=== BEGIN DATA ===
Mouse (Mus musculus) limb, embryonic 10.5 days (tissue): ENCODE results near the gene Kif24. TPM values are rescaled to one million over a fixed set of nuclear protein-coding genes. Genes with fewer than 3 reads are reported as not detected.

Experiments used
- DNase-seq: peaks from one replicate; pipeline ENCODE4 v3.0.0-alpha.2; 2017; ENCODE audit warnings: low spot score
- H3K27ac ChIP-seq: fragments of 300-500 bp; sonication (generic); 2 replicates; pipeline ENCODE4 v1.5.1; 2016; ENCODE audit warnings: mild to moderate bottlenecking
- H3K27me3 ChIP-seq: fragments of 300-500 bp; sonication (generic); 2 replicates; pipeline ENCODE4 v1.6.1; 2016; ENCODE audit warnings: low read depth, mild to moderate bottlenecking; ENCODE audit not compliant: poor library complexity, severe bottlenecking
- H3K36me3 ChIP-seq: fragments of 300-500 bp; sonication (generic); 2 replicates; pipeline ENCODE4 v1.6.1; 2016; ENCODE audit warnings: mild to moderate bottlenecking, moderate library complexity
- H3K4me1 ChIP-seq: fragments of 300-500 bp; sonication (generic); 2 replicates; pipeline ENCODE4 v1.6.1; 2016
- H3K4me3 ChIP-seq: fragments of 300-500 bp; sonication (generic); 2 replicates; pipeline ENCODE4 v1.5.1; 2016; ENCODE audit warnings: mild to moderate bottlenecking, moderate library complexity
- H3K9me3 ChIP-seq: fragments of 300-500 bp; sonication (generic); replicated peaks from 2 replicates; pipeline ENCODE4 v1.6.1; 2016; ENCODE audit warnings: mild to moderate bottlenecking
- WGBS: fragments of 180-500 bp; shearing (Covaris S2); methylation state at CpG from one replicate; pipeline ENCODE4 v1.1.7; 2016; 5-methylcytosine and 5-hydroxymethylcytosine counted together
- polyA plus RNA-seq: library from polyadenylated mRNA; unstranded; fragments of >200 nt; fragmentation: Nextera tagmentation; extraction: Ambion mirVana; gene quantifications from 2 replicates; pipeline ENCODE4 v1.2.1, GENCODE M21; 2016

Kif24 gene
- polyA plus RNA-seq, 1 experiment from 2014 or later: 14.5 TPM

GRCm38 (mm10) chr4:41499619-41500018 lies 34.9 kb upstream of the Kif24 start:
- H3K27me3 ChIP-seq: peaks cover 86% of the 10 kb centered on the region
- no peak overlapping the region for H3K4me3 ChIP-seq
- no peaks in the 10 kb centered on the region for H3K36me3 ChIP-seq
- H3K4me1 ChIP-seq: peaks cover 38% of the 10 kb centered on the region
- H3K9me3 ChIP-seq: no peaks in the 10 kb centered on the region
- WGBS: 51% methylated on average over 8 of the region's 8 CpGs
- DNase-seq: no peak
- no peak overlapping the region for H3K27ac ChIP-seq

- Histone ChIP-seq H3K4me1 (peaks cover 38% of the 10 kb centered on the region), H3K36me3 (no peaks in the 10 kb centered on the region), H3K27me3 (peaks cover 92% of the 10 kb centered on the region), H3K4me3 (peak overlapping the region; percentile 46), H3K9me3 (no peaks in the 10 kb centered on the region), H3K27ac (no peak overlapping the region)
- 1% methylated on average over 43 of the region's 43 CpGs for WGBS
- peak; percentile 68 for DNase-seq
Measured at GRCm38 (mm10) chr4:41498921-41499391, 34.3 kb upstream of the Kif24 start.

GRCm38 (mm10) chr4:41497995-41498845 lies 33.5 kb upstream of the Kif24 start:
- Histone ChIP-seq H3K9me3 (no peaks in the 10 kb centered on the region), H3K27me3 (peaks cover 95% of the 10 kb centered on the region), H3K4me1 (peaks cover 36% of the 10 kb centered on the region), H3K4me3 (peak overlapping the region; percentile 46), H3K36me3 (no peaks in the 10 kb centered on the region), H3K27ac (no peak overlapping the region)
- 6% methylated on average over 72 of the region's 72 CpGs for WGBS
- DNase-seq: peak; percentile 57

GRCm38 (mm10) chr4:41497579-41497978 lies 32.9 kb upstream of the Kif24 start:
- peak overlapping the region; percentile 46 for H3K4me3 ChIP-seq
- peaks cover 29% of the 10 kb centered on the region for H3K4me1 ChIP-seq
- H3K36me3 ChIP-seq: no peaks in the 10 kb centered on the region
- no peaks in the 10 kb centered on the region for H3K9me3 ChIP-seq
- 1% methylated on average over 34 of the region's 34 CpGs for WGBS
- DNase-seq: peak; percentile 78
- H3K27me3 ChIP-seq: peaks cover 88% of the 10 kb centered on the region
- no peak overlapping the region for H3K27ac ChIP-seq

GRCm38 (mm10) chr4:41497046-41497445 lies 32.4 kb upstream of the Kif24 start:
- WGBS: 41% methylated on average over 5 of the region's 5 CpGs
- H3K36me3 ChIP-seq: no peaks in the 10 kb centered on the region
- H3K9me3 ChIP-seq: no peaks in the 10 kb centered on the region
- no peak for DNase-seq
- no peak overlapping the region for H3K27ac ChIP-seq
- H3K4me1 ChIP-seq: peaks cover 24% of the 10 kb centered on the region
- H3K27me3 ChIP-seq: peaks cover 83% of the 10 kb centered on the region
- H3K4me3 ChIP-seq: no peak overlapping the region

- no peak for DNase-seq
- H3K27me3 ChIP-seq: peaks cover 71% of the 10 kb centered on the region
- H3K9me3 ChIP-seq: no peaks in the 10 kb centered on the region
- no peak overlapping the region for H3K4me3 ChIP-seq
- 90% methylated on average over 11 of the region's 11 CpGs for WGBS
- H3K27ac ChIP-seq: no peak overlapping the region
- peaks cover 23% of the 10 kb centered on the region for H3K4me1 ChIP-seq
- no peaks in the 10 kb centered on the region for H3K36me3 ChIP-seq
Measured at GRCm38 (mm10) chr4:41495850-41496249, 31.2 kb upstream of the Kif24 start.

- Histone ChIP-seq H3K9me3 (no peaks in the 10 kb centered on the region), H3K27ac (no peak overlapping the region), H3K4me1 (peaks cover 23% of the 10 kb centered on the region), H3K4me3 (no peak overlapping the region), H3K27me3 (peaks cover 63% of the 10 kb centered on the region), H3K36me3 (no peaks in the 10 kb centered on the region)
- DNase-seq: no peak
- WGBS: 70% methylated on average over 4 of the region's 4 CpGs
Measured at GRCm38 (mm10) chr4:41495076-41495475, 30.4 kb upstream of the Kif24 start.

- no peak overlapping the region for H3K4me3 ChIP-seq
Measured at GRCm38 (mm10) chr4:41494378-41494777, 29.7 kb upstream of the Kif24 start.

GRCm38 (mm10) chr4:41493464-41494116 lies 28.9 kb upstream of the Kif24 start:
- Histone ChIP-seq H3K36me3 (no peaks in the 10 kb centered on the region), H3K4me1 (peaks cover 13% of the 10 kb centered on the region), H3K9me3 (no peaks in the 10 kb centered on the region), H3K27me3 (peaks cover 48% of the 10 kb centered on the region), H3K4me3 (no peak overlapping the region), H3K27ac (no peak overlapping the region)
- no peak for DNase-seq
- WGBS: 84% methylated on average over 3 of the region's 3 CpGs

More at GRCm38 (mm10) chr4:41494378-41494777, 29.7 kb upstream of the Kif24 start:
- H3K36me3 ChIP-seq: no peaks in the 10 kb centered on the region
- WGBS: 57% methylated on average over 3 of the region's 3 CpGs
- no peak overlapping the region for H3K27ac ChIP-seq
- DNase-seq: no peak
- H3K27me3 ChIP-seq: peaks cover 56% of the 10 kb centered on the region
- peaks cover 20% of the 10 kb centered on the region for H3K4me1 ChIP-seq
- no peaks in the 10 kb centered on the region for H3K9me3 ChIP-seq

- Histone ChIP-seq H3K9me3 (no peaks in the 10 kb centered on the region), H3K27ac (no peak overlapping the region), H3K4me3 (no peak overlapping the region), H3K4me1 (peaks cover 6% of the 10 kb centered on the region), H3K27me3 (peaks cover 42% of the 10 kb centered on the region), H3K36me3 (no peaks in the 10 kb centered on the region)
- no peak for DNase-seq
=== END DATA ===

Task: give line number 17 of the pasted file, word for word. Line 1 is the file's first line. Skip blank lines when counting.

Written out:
- no peaks in the 10 kb centered on the region for H3K36me3 ChIP-seq